Whether that was a good idea, I am not in a position to say. It certainly is not a clear victory for resolving ethnic tensions in those areas.

  3. Peter, I was surprised by your conclusions, based on the article. In short, “Bell was a decent Canadian trying to defend Canadian values.” He was indeed a decent Canadian, but trying to defend liberal Zionist values as you point out.

    Israel’s values are not Canada’s values. Neither are liberal Zionist values ours. That prejudice with which he approached his job and his public writing undermined an approach based on Canadian values at the time as a middle power and the refugees gavel-holder. It’s difficult to say how much Bell played a role in numerous missed opportunities for Canada to constructively engage the conflict.

    Before 9/11, I explained to an interested PM Chretien that there was an opportunity for him to be remembered as the architect of “the Ottawa Accords” to bring to a just conclusion the promise of “the Oslo Accords.” However, it could only happen if Palestinians and their rights were equally valued, not Zionism prioritized, liberal or otherwise.

    I cannot admire any Canadian diplomacy that does not appreciate that principle, perhaps deeply Christian, crudely stated — the equal God-given dignity of all, rather than the superiority of some.

  4. Palestinians and Jews both have the right for self determination. A two state solution is the only way to guarantee self determination to both.
    The one state solution can only provide self determination to one nation, Mr. Bell understood that, liberal Zionists and many of the Palestinian in Palestine understand that and prefer the two state solution.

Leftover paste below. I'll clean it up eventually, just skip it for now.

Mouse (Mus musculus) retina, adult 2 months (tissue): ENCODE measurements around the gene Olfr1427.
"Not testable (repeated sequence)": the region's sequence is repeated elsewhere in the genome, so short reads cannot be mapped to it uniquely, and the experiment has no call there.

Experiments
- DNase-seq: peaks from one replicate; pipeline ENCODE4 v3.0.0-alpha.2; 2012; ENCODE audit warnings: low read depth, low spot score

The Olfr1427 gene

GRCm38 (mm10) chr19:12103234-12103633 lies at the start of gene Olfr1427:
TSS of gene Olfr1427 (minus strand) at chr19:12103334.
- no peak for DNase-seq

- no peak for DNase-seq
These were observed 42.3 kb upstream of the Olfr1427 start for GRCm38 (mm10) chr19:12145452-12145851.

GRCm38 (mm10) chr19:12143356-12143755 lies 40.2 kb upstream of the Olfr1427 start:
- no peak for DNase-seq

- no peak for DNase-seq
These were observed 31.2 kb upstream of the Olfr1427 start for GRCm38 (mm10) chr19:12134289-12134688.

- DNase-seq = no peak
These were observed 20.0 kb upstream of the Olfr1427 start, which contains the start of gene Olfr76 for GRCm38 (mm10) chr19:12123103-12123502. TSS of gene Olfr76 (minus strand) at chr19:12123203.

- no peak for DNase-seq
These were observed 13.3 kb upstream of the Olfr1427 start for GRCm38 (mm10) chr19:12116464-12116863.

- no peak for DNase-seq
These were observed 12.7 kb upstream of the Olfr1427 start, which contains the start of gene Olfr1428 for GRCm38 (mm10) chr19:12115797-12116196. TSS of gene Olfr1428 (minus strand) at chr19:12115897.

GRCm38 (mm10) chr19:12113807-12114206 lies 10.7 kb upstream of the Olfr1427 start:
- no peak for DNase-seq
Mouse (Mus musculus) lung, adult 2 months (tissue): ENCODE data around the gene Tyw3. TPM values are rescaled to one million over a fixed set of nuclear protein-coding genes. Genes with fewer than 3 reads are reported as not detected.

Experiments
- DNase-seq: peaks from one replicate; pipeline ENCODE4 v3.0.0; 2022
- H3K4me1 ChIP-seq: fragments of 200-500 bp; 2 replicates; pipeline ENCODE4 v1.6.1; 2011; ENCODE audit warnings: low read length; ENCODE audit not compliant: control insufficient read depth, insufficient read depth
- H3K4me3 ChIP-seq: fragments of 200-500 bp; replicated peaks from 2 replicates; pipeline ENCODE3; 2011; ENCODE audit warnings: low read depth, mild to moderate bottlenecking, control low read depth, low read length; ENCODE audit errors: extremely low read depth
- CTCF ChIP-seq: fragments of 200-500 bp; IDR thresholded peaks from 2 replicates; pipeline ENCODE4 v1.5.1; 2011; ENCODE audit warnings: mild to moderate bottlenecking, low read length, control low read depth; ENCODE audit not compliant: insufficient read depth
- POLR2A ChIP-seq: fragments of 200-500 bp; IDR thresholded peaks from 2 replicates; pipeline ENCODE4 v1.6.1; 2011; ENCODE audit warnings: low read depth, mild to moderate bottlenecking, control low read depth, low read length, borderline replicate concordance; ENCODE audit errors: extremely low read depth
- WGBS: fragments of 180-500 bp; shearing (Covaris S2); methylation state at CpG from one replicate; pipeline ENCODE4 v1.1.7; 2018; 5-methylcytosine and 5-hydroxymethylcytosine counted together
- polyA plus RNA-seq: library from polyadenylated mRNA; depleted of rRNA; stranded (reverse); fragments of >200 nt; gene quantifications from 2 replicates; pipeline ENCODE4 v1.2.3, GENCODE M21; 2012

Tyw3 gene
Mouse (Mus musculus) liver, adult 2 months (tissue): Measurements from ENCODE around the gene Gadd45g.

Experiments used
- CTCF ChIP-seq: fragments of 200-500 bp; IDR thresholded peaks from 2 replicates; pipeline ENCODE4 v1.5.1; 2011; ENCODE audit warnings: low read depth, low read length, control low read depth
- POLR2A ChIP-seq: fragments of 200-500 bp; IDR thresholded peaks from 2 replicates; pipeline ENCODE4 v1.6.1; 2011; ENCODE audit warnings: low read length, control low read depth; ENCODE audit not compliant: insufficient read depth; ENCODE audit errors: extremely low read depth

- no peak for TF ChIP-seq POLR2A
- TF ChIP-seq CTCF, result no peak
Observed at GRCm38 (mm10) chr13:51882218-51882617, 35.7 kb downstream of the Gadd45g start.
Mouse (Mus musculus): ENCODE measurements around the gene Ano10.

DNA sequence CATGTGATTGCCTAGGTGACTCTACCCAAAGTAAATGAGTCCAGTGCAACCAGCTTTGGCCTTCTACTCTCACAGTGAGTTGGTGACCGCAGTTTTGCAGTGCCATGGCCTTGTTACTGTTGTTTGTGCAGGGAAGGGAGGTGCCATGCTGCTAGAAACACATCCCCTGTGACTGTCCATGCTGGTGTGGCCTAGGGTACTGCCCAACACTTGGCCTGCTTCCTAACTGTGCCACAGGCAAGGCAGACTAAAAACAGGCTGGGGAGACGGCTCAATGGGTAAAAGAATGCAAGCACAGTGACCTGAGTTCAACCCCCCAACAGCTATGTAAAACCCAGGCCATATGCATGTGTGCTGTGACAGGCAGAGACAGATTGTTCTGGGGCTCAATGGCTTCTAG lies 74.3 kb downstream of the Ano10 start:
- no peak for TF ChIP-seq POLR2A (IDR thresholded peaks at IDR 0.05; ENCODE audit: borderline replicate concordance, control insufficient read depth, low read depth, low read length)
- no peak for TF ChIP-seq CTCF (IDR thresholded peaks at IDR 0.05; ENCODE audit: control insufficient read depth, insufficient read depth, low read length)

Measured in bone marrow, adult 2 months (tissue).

On the other hand, most Palestinian refugees and the Jewish settlers oppose that and prefer the one state solution thinking that the other nation doesn’t have the right to self determination.

    1. Ahik,
      I find the call for self determination for both Palestinians and Jews problematic.

      The notion of the “right to self determination” was popularized by Woodrow Wilson in his famous 14 points following WWI. It seemed to apply pretty well in Western Europe, where countries were fairly homogeneous, but hasn’t worked so well in Eastern Europe where populations were much more mixed – including for the Jews who were excluded in many countries.

      How would you apply it in Israel/Palestine?

      Who would qualify as Palestinians? Those in the WB and Gaza, for sure. Those living inside Israel? The refugees? If all those who call themselves (self identify) as Palestinians have a collective right to self determination, on what territory do they exercise it?

      A similar issue arises for Jews. Who would you include in a Jewish nation? Only those who live in Israel? How about those in the West Bank? What about Jews in the “diaspora”? If all those who call themselves Jews have a collective right to self determination, on what territory would they exercise it?

  5. Sadly Bell’s efforts to see a two-state solution ran into the one hurdle Canadians see so often when it comes to issues of international affairs. Our politicians are known world-wide for caving in to domestic calls from folks who don’t represent or really have Canada’s needs in mind, but rather representing foreign regimes that use their diaspora to achieve what their own politicians and diplomats can’t.

    We see this with issues involving Britain, Ukraine, Haiti, Israel and more often than not with the US. as politicos in Ottawa fear their home base constituents will turn on them over old-country politics, rather pathetic reality for a nation founded on immigration.

  6. Hi, Peter.

    We have to separate means and ends. Michael Bell supported the two-state solution. That’s an end. He also called for negotiations between Israel and the PLO. That’s a means. As far as I know, Bell never suggested that Israel be forced to accept, for example, the very reasonable Arab Peace Initiative.